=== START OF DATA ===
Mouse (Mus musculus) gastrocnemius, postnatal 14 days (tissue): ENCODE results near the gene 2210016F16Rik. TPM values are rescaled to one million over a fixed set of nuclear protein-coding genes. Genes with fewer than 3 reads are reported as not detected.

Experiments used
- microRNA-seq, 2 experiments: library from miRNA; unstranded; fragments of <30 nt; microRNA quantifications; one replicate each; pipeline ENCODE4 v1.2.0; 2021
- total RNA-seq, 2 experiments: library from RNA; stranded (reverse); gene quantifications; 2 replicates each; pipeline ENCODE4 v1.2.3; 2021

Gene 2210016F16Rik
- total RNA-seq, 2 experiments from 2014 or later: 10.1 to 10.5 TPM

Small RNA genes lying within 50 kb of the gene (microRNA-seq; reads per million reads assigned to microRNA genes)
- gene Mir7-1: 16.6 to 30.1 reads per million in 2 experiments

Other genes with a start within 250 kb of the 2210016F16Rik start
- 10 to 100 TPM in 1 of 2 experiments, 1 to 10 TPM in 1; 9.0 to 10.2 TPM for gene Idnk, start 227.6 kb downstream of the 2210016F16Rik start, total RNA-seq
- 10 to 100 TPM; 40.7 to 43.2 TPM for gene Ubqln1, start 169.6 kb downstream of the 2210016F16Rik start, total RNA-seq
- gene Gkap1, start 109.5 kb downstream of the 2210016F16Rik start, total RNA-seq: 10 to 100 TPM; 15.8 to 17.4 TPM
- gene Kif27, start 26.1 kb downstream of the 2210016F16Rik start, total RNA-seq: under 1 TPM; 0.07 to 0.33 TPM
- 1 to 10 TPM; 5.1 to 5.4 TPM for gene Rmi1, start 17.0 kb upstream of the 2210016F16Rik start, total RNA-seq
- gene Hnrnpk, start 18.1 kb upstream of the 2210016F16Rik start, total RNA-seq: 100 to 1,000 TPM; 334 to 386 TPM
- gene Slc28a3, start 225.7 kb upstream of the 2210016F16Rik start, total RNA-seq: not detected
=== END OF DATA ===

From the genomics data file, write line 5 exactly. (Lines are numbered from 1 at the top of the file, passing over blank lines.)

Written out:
Gene 2210016F16Rik